HIV and cancer risk
December 1st is World AIDS Day. This year’s theme is ‘Access Equity Right Now’. This is a call to work together and reach out to those who still lack access to treatment, prevention and care services, to strengthen the commitment of HIV research evidence-based interventions, to unite and overcome injustices. Further more, it is a reminder that we need to keep on pushing forward to make sure the gains that have been made over the last years will not be lost.
Do people who are infected with HIV have an increased risk for cancer?
Human immunodeficiency virus (HIV) is the virus that causes acquired immunodeficiency syndrome (AIDS). It is well know that people who are infected with HIV also have an increased risk for several types of cancer compared with those who are not infected with HIV. The following types of cancers are well known to be related with HIV infection and often occur when the infection transmits to AIDS: non-Hodgkin lymphoma, cervical cancer, and Kaposi sarcoma.
What is the increased risk of developing a cancer if infected with HIV?
Literature points out that people are 5 times more likely to develop cervical cancer, 70 times more likely to develop non-Hodgkin lymphoma and thousands of times more likely to develop Kaposi sarcoma. Other cancers for which there is an increase risk are: Hodgkin lymphoma (10 times more likely), anal (25 times more likely), liver (5 times more likely) and lung cancer (3 times more likely).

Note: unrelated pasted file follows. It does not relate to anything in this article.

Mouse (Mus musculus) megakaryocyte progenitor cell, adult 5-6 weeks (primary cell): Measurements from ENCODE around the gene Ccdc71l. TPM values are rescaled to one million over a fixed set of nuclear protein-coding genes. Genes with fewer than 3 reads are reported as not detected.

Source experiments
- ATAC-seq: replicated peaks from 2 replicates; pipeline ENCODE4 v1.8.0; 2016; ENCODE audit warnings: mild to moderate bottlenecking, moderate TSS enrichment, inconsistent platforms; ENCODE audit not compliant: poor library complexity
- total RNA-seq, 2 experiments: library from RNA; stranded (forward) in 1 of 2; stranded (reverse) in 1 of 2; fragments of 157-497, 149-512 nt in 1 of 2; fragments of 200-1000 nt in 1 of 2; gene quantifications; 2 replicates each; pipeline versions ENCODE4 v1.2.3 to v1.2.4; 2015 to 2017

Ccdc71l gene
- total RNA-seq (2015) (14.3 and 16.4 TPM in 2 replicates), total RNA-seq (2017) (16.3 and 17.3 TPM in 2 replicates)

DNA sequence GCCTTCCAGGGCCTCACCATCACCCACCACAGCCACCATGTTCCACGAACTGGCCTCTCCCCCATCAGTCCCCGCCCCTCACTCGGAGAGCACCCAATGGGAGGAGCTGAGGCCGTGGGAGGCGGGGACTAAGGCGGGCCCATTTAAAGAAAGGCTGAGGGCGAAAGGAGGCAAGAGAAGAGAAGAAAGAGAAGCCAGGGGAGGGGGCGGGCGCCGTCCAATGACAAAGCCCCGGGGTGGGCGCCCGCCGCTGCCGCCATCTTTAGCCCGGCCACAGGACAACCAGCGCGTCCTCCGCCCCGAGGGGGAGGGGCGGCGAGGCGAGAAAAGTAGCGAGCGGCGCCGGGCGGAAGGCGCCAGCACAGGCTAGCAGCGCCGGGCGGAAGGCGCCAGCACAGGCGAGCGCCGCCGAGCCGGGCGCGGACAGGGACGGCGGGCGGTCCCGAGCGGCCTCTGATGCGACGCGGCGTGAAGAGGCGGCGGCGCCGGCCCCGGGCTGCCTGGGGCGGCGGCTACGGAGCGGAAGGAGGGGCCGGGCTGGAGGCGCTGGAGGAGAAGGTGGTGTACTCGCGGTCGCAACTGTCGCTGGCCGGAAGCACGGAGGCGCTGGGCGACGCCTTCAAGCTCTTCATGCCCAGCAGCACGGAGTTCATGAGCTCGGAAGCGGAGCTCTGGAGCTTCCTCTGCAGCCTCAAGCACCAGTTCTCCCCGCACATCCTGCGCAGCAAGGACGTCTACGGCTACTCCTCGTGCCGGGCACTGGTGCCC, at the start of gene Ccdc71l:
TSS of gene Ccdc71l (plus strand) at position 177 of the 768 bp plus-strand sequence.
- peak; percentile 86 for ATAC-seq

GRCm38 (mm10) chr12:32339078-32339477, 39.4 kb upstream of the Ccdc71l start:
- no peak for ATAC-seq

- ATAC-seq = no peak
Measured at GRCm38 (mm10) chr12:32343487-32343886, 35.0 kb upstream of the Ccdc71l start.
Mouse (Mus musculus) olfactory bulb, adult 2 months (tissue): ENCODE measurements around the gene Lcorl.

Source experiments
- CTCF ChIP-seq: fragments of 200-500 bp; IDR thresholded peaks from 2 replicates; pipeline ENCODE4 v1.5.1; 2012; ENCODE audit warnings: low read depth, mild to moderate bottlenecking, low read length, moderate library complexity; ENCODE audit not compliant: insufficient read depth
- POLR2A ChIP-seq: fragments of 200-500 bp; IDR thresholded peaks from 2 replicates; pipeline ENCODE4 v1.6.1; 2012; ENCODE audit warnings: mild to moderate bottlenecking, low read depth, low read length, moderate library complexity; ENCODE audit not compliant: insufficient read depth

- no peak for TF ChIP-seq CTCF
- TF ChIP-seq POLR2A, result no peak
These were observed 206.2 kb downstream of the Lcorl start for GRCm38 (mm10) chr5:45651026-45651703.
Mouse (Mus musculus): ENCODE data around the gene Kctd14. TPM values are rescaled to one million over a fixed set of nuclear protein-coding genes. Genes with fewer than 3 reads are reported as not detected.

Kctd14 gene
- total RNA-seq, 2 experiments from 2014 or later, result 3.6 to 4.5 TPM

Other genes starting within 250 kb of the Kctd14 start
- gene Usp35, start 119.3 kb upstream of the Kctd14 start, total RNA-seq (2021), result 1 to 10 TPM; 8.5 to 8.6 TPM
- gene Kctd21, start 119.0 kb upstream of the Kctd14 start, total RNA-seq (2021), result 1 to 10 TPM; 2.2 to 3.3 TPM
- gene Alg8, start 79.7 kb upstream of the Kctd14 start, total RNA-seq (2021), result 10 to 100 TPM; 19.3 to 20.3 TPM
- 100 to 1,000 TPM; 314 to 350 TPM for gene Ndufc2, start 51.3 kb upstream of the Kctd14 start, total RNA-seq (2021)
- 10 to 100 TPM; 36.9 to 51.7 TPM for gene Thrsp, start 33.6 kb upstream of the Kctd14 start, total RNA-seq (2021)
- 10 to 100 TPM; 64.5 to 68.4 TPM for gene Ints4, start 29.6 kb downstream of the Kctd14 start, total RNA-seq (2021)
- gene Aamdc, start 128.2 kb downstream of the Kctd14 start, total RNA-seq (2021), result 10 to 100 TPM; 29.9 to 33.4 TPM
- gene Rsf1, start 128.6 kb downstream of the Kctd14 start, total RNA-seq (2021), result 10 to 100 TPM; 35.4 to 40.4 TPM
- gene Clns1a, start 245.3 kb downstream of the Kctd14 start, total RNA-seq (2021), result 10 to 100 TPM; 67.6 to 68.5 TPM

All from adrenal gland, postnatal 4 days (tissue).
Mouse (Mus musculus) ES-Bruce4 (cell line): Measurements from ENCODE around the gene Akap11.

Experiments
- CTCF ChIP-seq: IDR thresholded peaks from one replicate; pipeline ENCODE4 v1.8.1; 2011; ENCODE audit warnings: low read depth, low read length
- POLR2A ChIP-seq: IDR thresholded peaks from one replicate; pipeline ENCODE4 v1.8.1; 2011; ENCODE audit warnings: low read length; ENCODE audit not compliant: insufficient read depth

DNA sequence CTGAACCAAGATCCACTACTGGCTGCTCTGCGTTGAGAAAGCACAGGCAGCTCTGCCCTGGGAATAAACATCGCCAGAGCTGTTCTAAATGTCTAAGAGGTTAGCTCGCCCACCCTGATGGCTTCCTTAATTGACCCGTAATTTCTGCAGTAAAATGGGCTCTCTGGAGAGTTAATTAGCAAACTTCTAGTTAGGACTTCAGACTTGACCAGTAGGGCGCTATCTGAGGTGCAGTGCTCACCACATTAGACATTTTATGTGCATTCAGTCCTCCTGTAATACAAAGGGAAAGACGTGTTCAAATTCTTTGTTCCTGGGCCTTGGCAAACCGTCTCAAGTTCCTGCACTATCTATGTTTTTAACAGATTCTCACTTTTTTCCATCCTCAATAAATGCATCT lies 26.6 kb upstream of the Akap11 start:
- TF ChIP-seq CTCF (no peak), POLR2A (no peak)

Why do people with HIV infection have an increased risk for cancer?
This is related to a combination of factors. First of all, the immune system of people who are infected with HIV is impaired. In other words, the ability of the body to fight infections is reduced. Some of these infections might cause cancer. Additionally, a weak immune system also allows some cancers to grow or spread faster.
Unhealthy lifestyle habits are also often observed in people living with HIV, such as smoking or alcohol abuse. These unhealthy habits might also increase the risk for certain cancers.
What type of viruses might cause cancer?
Viruses that cause cancer, or contribute to an increased risk of cancer, are well described in the scientific literature. The following viruses are often shown to be more present when people suffer from HIV:
- Human Papilloma Virus (HPV)
- Hepatitis B Virus (HBV)
- Hepatitis C Virus (HCV)
- Epstein Barr Virus (EBV)
- Human Herpes Virus 8
So, in other words, it can be this combination of infections that contribute to the higher risk of cancer when infected with HIV.
HIV and cancer prevention
How to reduce the risk of getting infected with HIV?
Currently, there is no vaccine that prevents HIV infection. However, researchers all over the world are working on such a vaccine. Until now, the best way to prevent HIV infection is to educate yourself on the ways HIV can be transmitted. Transmission often happens via body fluids such as blood, breast milk, vaginal secretion or semen. Some tips include:
- Using a condom while having sex
- Using clean needles (for example, when injecting a drug or drawing blood)
- If you are at high risk, talk to your physician. There are drugs on the market that can reduce the risk of transmission (Emtricitabine or PrEP), but not eliminate the risk of transmission.
- Talk to your partner and have regular HIV testing if you are at high risk
- Grulich AE, van Leeuwen MT, Falster MO, Vajdic CM. Incidence of cancers in people with HIV/AIDS compared with immunosuppressed transplant recipients: a meta-analysis. Lancet 2007; 370(9581):59–67.
- Longo DL, et al., eds. Human immunodeficiency virus disease. In: Harrison’s Principles of Internal Medicine. 19th ed. New York, N.Y.: The McGraw-Hill Companies; 2015.
- HIV/AIDS. National Institute of Allergy and Infectious Diseases.
- Lower your sexual risk of HIV. AIDS.gov. http://www.niaid.nih.gov/topics/hivaids/understanding/Pages/Default.aspx